For many years in Cousins’ life, everything went beautifully. And then the dark clouds appeared on his sunny life. His daughter and family were involved in a terrible car accident and he lost his beloved wife, Gayle, to cancer.
“We had a charmed life for many many years, and we knew we did and we felt very lucky, and then we had 10 or 15 years of extremely difficult times.”
Of the car accident he says: “I won’t discuss that other than to say it was a horrific event. My daughter nearly died, was extremely lucky not to and was severely impacted by it.”
Several years ago, Cousins was diagnosed with bowel cancer. “As far as I know – no one’s told me otherwise – I’m as fit as a fiddle. I didn’t have any symptoms. I had a sore shoulder. I couldn’t serve at tennis. I never went to the doctor but I had to get my shoulder fixed. And being a good doctor, he asked me about my life and had I had my tests. I said ‘Tests? I don’t need them’. He said ‘Well, I won’t fix your shoulder until you’ve had your tests’. And that is the only reason I’m alive, because I had a doctor who asked me about my life and me as a person rather than about the symptoms.”
Cousins is now married to Darleen Bungey, a friend he remet while walking close to his home at Whale Beach, near Sydney. “I was very lucky,” he says. “I certainly regard the fact that I remarried – which was entirely unexpected – as one of the great turning points in my life back in the right direction.”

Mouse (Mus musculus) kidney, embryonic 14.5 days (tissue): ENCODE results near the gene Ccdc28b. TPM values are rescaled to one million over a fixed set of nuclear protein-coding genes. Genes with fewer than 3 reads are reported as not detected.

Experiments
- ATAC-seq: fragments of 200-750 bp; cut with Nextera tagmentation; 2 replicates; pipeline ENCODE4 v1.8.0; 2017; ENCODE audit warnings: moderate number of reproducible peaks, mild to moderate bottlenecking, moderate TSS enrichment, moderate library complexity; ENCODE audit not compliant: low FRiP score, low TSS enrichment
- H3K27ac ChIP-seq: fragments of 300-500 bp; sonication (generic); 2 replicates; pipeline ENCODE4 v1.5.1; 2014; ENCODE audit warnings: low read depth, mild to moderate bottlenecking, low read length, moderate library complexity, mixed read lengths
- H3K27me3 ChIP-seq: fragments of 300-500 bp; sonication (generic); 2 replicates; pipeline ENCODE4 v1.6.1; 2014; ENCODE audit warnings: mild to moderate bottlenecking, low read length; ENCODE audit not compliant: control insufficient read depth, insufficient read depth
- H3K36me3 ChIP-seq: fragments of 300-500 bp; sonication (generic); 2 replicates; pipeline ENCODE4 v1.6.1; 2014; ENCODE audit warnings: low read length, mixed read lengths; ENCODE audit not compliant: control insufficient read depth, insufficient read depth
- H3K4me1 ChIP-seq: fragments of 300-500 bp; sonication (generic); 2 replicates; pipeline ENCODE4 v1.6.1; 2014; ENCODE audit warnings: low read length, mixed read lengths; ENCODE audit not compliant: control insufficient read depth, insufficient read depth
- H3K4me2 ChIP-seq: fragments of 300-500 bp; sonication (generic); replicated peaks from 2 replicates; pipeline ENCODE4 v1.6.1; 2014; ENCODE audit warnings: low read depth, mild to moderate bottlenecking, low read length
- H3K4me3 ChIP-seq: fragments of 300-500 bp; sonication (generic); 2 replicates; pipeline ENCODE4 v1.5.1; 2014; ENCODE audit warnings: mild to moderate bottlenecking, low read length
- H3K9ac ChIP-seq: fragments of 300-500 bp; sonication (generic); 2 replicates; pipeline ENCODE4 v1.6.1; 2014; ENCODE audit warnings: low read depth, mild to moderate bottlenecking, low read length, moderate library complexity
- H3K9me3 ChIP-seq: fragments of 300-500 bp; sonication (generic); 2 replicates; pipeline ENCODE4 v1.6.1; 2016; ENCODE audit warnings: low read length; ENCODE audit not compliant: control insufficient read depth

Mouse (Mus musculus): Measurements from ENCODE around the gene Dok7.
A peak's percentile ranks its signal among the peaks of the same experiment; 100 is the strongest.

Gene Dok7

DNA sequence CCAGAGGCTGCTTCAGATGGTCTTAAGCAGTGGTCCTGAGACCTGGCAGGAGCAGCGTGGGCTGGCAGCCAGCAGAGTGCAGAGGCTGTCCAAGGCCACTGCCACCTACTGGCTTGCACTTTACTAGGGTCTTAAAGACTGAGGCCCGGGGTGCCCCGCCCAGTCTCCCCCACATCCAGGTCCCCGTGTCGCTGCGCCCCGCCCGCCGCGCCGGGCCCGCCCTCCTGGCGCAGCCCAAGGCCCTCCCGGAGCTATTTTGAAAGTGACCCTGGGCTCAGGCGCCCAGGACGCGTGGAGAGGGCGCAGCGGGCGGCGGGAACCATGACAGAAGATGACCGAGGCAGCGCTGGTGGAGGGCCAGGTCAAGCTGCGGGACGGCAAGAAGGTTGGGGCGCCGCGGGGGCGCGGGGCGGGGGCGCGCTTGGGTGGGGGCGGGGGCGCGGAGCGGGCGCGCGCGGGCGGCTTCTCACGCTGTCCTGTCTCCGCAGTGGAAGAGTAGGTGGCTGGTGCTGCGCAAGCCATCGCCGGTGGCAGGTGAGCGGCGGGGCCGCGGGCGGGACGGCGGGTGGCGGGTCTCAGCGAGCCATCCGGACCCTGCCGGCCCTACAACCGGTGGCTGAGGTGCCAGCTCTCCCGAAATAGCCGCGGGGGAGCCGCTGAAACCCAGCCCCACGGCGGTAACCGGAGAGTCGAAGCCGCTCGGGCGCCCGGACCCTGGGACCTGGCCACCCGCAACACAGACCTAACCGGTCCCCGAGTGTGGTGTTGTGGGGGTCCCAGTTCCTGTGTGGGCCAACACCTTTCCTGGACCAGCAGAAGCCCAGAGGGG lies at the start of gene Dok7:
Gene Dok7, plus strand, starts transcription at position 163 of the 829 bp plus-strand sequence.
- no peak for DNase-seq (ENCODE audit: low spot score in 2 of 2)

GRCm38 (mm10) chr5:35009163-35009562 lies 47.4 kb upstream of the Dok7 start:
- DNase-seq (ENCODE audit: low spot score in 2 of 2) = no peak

He had said meeting Darleen “saved my life”. “What I meant by that was … I wouldn’t have had much of a life, frankly. I’m not a person who really likes being alone.”
I asked whether the dark times he’s experienced inspired him to pursue his work in the environment. “People have surmised that. I don’t think that’s the case. I’m not a person of great self-analysis, so I’m not sure I’m the best person to ask.”
Cousins has a son, a daughter, two stepchildren, two grandchildren “and another on the way”. “And when we’re all together, they are the happiest times.”
Cousins is 70 in December. “It feels like I’m about 15. It seems impossible to me that I’m 70 … People are much more active these days at that age. I don’t think my father would have even contemplated some of the things that I still do when he was 70, and I think that’s wonderful.”
Australian Story: Her Natural Life. Annabelle Sandes’ journey from the fine-art auction rooms of Sydney to whale conservation in the Kimberley.